Last week we visited one of the bluff shelters along the White River excavated in the 1920s by archaeologist Mark Harrington. From this work, Harrington concluded that there had been a distinct native American culture he called the Ozark Bluff Dwellers. While that notion is no longer considered valid — these were Caddoan people using the bluffs but they interacted with the larger Caddoan society — it still makes an interesting story. The bluff shelters Harrington visited are difficult to find — some may be inundated by Beaver Lake — but we can access this one through a friend’s lake property.
See my article on the work of the volunteers with Friends of the Ouachita Trail and the Ozark Highlands Trail Association in the latest issue of Arkansas Living magazine:
Glad to see my latest hiking story in TrailGroove magazine:
While in Sequoyah National Wildlife Refuge, along the Arkansas River in eastern Oklahoma, my colleague Debby Kaspari and I came cross this gigantic cottonwood tree. I saw some big cottonwoods along the banks of streams in Arizona which far outstripped anything I had seen in Oklahoma for size, but this one takes the prize! Climbing into the tree for a photo was a nonnegotiable for me, and I was able to use a couple of small trees behind this big one as climbing aids. The tree was draped with long, lush strands of Virginia creeper, which blew dramatically in the wind. It is difficult to effectively convey in a photograph the height of this great, and undoubtedly very old, living thing.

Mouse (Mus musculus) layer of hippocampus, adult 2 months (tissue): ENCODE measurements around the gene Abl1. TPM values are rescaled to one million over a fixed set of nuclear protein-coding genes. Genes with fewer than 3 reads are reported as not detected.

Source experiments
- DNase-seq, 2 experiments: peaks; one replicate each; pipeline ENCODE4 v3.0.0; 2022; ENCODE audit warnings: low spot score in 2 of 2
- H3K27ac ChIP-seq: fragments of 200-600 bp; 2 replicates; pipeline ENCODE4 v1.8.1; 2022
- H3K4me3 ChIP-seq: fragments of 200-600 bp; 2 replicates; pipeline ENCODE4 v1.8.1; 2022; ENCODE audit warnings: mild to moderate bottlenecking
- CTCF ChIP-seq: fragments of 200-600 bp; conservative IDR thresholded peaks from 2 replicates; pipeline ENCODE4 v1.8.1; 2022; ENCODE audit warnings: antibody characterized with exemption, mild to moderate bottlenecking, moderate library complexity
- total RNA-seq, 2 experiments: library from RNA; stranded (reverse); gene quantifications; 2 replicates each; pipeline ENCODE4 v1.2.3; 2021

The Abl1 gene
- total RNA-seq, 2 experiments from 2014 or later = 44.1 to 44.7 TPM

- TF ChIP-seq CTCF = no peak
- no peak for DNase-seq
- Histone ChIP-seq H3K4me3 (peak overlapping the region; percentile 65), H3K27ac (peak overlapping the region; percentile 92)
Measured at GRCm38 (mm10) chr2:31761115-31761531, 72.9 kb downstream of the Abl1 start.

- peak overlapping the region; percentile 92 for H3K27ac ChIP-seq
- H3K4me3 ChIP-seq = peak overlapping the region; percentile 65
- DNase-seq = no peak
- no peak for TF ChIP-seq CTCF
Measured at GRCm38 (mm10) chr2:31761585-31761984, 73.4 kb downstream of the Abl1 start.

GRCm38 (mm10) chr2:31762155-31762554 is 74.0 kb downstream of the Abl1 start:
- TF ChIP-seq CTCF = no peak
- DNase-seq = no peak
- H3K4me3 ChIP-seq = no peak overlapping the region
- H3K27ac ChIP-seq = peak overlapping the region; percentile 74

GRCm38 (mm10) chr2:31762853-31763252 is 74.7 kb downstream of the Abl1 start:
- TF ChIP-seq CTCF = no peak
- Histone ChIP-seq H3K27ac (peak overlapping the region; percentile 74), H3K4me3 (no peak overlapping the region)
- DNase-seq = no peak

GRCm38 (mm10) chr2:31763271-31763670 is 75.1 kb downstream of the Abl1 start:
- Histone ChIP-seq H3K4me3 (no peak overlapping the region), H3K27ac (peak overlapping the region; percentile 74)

Here’s my review of Romantic Mountain Cabin, Medicine Park, Oklahoma (from Oklahoma Today magazine)